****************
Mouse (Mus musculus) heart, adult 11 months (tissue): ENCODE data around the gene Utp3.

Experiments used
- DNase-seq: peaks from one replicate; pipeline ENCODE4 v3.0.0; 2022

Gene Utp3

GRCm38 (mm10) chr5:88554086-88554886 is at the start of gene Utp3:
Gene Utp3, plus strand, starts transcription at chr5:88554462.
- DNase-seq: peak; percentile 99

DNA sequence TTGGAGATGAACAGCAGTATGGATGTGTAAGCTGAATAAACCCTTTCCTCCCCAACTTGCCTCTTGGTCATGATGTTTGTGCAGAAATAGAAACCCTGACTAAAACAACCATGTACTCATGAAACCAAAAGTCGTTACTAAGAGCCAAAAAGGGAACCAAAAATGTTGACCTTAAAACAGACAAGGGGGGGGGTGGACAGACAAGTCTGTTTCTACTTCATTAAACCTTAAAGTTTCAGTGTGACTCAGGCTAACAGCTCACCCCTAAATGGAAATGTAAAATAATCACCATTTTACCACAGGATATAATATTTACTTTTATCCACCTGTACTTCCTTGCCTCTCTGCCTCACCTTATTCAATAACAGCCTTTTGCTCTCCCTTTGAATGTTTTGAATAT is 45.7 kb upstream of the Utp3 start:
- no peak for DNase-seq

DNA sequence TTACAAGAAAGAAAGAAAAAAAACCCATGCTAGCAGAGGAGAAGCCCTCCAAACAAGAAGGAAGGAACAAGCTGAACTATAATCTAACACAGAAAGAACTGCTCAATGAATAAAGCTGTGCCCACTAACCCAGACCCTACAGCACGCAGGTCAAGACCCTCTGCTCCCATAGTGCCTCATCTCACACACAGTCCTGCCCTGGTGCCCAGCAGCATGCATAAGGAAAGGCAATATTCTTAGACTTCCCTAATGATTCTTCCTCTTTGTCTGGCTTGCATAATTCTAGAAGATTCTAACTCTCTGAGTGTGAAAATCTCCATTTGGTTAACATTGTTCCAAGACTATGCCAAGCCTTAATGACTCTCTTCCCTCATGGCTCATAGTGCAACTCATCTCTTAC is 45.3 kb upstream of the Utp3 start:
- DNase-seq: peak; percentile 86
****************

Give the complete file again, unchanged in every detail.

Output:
Mouse (Mus musculus) heart, adult 11 months (tissue): ENCODE data around the gene Utp3.

Experiments used
- DNase-seq: peaks from one replicate; pipeline ENCODE4 v3.0.0; 2022

Gene Utp3

GRCm38 (mm10) chr5:88554086-88554886 is at the start of gene Utp3:
Gene Utp3, plus strand, starts transcription at chr5:88554462.
- DNase-seq: peak; percentile 99

DNA sequence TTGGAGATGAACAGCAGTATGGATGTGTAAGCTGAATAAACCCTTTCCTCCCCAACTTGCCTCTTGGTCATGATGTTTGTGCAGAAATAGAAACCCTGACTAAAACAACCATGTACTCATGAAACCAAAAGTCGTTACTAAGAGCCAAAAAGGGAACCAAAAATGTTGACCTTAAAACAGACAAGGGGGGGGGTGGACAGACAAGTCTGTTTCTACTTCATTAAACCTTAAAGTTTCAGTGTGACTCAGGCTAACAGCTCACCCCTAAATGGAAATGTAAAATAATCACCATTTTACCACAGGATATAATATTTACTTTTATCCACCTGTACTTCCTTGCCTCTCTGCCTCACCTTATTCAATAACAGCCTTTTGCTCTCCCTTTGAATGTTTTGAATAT is 45.7 kb upstream of the Utp3 start:
- no peak for DNase-seq

DNA sequence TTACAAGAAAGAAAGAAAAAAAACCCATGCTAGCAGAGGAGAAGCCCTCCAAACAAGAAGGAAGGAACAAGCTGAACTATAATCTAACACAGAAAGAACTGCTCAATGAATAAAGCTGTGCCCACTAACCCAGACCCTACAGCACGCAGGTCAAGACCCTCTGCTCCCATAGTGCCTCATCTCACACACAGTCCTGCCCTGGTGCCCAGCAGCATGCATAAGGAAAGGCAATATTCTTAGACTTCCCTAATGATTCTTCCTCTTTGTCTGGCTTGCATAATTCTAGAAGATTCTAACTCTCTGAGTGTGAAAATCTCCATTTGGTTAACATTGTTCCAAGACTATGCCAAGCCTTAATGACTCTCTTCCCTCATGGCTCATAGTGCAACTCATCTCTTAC is 45.3 kb upstream of the Utp3 start:
- DNase-seq: peak; percentile 86